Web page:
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Spokane, Washington  Est. May 19, 1883
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Spokane County unemployment rate falls to 4.8% in June

Construction workers build a structure at a job site off of Deer Heights Road near Airway Heights in June. Spokane County’s unemployment rate dropped to 4.8% in June.  (Libby Kamrowski/The Spokesman-Review)
Construction workers build a structure at a job site off of Deer Heights Road near Airway Heights in June. Spokane County’s unemployment rate dropped to 4.8% in June. (Libby Kamrowski/The Spokesman-Review)

Spokane County’s non-seasonally adjusted unemployment rate fell to a pre-pandemic low of 4.8% in June as nearly every industry sector experienced job growth, according to data from the Washington state Employment Security Department.

The Spokane metropolitan statistical area, which includes Spokane, Stevens and Pend Oreille counties, added 3,400-nonfarm jobs and 3,100-private sector jobs in June, the department reported Tuesday.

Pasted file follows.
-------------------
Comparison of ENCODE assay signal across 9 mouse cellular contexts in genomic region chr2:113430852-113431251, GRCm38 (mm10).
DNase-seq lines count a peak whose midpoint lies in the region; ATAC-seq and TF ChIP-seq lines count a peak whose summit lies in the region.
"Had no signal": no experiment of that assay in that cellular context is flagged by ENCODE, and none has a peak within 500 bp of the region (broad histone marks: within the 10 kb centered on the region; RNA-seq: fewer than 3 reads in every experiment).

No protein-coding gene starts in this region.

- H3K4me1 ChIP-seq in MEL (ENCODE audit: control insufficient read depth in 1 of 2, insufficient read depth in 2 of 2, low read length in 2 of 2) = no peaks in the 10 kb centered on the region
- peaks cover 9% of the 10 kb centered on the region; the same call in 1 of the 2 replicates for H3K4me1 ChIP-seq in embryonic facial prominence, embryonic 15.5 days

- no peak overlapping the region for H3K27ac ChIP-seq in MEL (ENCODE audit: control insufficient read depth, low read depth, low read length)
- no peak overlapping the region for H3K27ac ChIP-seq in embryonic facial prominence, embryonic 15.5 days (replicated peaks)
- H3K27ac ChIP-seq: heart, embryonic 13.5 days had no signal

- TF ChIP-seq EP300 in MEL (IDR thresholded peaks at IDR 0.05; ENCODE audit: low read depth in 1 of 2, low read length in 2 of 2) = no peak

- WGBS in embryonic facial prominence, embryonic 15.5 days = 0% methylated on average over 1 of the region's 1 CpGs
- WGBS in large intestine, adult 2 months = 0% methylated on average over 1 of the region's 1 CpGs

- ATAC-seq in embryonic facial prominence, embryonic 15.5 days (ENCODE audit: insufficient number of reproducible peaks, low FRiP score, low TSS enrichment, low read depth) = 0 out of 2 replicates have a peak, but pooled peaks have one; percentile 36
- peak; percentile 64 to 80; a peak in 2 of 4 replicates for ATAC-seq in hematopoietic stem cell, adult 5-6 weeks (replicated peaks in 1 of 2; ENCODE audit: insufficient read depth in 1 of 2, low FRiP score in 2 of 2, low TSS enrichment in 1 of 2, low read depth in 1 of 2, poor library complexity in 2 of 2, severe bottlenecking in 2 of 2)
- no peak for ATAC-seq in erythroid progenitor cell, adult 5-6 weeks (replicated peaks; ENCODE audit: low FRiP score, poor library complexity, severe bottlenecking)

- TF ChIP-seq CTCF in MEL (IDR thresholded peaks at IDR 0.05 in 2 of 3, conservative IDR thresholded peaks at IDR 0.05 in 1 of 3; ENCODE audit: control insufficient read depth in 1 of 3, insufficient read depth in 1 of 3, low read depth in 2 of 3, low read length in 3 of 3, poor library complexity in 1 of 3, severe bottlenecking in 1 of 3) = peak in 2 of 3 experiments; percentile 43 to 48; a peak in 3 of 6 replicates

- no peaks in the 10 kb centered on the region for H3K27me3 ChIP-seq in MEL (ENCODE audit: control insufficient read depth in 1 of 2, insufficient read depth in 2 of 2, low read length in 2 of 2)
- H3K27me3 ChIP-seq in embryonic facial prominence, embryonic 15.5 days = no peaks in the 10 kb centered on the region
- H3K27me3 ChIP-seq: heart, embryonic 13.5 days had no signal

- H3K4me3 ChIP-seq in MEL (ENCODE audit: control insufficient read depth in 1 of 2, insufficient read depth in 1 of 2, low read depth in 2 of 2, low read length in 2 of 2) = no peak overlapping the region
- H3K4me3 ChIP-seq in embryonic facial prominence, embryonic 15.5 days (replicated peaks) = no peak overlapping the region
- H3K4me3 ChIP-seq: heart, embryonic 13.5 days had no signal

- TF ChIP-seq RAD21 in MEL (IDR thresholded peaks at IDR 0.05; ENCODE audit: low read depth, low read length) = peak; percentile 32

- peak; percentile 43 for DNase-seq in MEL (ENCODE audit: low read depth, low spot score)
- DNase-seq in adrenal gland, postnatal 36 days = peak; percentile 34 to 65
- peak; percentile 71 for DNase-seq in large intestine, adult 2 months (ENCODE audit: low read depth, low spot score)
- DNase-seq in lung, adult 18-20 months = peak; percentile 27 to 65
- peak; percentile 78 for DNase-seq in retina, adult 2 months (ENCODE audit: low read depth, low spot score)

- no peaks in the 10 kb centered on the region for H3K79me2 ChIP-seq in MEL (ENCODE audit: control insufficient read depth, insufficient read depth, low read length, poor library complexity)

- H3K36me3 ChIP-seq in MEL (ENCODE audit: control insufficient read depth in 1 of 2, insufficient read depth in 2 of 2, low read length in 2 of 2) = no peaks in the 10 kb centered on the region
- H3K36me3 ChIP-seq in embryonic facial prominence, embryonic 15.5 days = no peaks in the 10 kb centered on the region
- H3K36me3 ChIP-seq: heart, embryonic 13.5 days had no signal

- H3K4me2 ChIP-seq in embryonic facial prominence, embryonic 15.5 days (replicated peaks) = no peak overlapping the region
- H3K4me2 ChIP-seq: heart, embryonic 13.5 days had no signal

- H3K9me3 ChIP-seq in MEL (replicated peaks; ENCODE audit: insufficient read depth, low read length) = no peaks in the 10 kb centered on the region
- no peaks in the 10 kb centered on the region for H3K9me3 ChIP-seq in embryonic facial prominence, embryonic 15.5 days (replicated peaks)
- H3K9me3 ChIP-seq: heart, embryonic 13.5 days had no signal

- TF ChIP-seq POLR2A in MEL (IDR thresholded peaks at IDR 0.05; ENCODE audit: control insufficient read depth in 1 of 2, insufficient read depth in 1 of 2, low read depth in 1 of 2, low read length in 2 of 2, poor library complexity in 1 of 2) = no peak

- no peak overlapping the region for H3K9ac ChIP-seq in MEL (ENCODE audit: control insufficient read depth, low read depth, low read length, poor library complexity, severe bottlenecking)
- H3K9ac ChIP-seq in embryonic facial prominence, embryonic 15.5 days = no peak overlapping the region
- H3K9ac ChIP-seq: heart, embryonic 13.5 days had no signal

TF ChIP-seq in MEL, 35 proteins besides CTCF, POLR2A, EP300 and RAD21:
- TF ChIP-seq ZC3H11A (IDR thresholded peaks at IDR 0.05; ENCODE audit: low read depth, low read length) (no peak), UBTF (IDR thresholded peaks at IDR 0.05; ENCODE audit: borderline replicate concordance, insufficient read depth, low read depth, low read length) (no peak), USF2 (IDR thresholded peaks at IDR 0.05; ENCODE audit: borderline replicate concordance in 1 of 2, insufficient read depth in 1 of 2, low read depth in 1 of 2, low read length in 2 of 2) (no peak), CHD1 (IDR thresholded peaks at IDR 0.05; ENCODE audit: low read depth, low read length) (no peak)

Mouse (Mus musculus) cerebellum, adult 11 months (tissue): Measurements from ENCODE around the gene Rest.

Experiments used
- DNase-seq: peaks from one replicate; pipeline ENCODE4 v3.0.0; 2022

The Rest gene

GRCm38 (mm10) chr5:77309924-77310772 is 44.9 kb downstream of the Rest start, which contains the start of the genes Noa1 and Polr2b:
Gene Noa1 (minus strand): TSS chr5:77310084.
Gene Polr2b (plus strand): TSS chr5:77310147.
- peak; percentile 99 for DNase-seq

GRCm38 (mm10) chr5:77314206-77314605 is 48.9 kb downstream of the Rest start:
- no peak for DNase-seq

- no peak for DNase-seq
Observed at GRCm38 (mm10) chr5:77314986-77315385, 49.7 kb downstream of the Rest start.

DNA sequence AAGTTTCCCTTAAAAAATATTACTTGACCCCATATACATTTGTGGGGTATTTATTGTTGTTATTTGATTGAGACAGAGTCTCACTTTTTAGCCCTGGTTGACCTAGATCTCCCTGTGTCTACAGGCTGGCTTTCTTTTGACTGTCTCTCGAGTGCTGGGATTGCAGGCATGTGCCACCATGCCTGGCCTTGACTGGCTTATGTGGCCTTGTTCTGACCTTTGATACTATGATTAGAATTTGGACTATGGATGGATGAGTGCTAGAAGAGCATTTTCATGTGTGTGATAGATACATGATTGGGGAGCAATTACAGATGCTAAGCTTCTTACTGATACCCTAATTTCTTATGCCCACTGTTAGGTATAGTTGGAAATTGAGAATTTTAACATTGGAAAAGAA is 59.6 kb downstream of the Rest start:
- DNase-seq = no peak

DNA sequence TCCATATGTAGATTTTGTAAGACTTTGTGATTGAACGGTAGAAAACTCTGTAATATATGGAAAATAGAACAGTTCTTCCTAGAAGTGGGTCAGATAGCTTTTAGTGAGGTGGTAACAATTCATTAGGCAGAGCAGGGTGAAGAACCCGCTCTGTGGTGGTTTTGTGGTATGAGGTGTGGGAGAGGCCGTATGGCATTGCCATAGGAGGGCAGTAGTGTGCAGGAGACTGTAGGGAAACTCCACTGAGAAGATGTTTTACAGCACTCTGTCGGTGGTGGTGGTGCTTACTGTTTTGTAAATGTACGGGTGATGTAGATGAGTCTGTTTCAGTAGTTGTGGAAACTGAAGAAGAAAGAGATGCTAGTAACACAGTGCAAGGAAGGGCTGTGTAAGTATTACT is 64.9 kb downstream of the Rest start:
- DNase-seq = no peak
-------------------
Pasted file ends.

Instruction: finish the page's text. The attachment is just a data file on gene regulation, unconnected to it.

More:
The service-providing sector added the greatest number of jobs from May to June at 2,700. Those were followed by education and health services, which added 1,200 jobs.

The county remains about 1,000 jobs below the number of jobs in the area compared with June 2019, but the rate of job growth last month is staggering, said Doug Tweedy, an economist with the ESD.

“Of course, that’s compared with the pandemic and business lockdowns, but we are back to close to where we were in 2019, which was a record year for employment,” he said.

The construction, health care and social-assistance sectors each added 600 jobs last month. Retail trade added 400 jobs while leisure and hospitality added 200 jobs.

Leisure and hospitality and retail trade – which were two of the hardest-hit industries during the pandemic – are nearing economic recovery as the sectors are 2,000 jobs below pre-pandemic levels. Both industries had a combined total of 53,700 positions in June 2019.

The county’s unemployment rate was 4.6% in May of this year , but last year in June the rate had ballooned to 10.3%.

Fewer workers are filing jobless claims, signaling a bright spot for job growth in the county, Tweedy said.

“There are less people being laid off,” he said. “In fact, we are back to what we were in 2019.”

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